Parliament of Northern Ireland
The Parliament of Northern Ireland was the home rule legislature of Northern Ireland, created under the Government of Ireland Act 1920, which sat from 7 June 1921 to 30 March 1972, when it was suspended...

.

Spain

In Madrid
Madrid
Madrid is the capital and largest city of Spain. The population of the city is roughly 3.3 million and the entire population of the Madrid metropolitan area is calculated to be 6.271 million. It is the third largest city in the European Union, after London and Berlin, and its metropolitan...

 he worked in the reconstruction of Liria Palace
Liria Palace
The Liria Palace or Palacio de Liria is a Neoclassical palace in Madrid, Spain. Built around 1770 by the Duke of Berwick on designs of Ventura Rodríguez, in the early 19th century it passed to the inheritance of the House of Alba. All but the facades were destroyed during the Spanish Civil War...

 which was severely damaged by the Francoist troops during the Spanish civil war. The works were commisioned by the Duke of Alba Jacobo Fitz-James Stuart y Falcó, who had met Lutyens while he was the Spanish ambassador to Great Britain. The palace is a neoclassical building by architect Ventura Rodriguez
Ventura Rodríguez
Ventura Rodríguez Tizón was a Spanish architect and artist. Born at Ciempozuelos, Rodríguez was the son of a bricklayer. In 1727, he collaborated with his father in the work at the Royal Palace of Aranjuez.-Major works:...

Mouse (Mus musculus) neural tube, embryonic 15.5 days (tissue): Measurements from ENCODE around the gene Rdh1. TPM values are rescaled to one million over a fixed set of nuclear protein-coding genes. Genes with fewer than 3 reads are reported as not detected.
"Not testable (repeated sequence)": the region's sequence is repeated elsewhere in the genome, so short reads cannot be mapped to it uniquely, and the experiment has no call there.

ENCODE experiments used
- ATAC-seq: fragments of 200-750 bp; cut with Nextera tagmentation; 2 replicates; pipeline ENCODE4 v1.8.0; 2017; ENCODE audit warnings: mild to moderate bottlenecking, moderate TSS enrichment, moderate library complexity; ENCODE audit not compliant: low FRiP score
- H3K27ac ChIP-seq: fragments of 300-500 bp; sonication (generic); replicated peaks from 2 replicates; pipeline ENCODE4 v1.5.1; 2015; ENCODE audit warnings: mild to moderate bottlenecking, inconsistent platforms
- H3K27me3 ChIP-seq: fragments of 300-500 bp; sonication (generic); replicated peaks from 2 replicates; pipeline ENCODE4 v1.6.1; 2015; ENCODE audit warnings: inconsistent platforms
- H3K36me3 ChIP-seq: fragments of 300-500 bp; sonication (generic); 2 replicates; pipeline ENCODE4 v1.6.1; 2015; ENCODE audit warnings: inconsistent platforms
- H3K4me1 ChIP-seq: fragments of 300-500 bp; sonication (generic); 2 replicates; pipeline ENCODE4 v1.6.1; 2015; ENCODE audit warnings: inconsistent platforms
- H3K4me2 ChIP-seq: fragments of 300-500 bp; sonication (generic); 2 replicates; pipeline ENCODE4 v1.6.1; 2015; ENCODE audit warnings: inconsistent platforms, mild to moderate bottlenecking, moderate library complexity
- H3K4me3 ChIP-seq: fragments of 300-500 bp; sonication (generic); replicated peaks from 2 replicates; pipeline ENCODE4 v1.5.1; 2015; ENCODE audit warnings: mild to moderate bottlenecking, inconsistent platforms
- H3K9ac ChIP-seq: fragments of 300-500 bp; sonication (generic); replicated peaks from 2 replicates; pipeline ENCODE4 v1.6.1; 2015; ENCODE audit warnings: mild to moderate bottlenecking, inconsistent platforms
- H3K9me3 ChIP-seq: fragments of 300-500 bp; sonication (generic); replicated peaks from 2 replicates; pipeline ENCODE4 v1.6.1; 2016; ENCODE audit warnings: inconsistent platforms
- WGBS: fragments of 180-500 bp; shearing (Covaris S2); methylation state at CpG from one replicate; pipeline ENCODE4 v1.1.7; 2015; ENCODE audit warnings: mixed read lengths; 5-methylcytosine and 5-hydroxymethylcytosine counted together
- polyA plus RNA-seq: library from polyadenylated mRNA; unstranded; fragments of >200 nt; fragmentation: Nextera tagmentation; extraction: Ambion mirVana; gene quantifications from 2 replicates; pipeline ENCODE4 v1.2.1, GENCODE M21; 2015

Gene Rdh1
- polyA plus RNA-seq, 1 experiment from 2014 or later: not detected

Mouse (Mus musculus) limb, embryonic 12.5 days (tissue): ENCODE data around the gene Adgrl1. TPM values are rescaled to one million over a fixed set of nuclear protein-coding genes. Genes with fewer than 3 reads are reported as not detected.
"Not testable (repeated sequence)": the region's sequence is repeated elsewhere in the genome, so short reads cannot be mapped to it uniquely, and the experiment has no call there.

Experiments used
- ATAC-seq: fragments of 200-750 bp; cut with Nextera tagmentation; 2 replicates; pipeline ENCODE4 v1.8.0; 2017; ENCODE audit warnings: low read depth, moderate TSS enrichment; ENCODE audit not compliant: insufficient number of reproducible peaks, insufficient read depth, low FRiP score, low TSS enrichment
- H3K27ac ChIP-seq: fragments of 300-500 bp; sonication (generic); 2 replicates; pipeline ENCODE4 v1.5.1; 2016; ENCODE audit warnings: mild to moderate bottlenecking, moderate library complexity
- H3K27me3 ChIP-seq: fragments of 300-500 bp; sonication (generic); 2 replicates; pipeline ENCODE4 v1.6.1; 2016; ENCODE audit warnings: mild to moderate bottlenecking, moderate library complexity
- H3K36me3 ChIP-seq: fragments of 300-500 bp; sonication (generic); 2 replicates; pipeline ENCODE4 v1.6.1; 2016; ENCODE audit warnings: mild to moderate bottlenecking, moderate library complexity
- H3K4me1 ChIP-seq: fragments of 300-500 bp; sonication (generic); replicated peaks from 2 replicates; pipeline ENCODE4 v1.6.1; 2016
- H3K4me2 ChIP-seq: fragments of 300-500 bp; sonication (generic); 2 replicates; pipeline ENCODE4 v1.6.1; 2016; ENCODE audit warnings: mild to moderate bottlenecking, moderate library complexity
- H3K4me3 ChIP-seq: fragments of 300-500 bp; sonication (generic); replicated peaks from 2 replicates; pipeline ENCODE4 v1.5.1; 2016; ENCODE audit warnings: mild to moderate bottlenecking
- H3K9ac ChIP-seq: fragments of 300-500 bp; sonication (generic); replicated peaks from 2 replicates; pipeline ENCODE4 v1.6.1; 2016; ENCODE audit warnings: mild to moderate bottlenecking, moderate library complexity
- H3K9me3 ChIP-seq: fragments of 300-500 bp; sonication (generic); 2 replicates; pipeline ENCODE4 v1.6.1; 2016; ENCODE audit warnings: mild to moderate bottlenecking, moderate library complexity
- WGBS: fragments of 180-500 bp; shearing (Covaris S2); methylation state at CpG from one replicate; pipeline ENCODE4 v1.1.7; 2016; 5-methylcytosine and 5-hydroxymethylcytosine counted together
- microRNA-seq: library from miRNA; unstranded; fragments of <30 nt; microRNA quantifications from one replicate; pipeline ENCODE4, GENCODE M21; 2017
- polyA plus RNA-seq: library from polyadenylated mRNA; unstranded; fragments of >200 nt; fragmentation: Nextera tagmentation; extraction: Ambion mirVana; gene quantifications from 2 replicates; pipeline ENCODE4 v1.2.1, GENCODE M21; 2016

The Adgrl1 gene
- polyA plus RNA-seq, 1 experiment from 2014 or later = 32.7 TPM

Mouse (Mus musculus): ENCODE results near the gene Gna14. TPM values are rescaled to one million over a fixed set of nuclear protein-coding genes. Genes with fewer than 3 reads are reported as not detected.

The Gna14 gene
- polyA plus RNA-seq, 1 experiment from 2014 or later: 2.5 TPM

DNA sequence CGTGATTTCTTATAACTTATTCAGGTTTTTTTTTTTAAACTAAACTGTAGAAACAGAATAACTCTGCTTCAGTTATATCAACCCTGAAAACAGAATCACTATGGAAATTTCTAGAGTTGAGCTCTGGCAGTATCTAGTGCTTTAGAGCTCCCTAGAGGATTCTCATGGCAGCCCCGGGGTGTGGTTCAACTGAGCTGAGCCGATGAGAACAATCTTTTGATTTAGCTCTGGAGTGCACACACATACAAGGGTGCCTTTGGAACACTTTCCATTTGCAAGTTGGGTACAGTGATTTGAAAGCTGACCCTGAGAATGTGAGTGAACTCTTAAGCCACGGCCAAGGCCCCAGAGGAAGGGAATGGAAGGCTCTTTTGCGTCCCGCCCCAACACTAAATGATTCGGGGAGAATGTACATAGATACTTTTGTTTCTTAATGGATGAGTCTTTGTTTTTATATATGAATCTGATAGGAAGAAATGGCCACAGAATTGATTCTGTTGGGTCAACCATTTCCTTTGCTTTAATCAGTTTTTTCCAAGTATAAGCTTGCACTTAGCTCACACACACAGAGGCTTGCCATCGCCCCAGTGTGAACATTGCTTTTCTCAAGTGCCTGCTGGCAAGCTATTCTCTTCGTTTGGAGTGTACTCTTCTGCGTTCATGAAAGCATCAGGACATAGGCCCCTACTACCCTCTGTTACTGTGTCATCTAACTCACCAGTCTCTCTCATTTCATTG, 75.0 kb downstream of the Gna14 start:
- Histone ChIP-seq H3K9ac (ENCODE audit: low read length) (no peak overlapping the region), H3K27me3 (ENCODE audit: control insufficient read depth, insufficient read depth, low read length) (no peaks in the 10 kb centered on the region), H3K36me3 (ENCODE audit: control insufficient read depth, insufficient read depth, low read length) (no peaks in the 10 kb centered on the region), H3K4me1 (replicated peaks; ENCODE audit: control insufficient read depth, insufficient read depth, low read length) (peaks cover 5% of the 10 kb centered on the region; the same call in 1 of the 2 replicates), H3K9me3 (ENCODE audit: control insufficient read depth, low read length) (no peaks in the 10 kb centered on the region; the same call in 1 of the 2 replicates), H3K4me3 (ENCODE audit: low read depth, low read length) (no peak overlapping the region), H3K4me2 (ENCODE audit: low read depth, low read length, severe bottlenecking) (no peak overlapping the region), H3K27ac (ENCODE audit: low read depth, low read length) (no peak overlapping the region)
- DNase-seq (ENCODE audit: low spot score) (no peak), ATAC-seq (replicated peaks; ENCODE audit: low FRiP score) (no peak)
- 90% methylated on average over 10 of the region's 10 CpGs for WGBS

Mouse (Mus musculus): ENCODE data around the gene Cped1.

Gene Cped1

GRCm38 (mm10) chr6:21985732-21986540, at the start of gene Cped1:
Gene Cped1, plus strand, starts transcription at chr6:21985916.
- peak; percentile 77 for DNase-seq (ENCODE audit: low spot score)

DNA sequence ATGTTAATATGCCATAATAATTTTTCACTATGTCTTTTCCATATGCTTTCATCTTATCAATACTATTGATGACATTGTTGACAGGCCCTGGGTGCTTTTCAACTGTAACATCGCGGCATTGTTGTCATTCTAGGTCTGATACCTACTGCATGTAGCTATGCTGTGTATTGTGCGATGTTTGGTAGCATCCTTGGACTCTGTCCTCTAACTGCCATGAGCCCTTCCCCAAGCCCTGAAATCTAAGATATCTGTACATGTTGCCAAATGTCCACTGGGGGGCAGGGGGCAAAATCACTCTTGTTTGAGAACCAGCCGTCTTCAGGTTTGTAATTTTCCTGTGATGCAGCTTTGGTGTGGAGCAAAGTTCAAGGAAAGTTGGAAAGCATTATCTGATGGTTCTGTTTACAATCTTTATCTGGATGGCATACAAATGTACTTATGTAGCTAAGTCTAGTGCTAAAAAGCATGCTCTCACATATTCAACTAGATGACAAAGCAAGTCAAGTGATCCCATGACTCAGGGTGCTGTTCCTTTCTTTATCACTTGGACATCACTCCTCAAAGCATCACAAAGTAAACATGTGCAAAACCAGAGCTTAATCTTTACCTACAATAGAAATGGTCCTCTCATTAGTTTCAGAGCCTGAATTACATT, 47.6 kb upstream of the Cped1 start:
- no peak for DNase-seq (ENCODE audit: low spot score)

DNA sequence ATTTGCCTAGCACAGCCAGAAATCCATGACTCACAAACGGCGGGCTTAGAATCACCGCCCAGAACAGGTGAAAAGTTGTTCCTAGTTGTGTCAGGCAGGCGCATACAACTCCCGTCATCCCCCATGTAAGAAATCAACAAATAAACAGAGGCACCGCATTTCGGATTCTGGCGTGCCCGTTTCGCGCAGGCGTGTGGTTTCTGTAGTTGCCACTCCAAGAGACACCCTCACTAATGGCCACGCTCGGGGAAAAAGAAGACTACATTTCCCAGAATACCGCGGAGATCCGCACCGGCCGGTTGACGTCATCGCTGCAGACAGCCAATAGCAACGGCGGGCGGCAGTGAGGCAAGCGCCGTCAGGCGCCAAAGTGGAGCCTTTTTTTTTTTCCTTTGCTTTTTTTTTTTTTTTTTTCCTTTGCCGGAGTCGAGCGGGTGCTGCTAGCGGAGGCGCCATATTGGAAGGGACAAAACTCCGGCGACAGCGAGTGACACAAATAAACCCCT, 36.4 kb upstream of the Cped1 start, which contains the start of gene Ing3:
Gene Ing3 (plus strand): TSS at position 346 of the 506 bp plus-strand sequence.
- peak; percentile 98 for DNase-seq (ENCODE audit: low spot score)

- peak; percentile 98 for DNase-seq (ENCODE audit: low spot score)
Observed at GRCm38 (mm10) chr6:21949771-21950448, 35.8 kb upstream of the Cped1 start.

, it was commisioned by the I Duke of Berwick and Liria James Fitz-James at the service of King Philip V of Spain.

Marriage and later life

Two years after she proposed to him and in the face of parental disapproval, Lady Emily Bulwer-Lytton (1874–1964), third daughter of Edward Bulwer-Lytton the 1st Earl of Lytton
Robert Bulwer-Lytton, 1st Earl of Lytton
Edward Robert Lytton Bulwer-Lytton, 1st Earl of Lytton, GCB, GCSI, GCIE, PC was an English statesman and poet...

, a former Viceroy of India, and Edith Villiers, married Lutyens on 4 August 1897 at Knebworth, Hertfordshire. They had five children, but the union was largely unsatisfactory, practically from the start. The Lutyens' marriage quickly deteriorated, with Lady Emily becoming interested in theosophy
Theosophy
Theosophy, in its modern presentation, is a spiritual philosophy developed since the late 19th century. Its major themes were originally described mainly by Helena Blavatsky , co-founder of the Theosophical Society...

, Eastern religions and a fascination—emotional and philosophical—with Jiddu Krishnamurti
Jiddu Krishnamurti
Jiddu Krishnamurti or J. Krishnamurti or , was a renowned writer and speaker on philosophical and spiritual subjects. His subject matter included: psychological revolution, the nature of the mind, meditation, human relationships, and bringing about positive change in society...

.

The couple's daughter Elisabeth Lutyens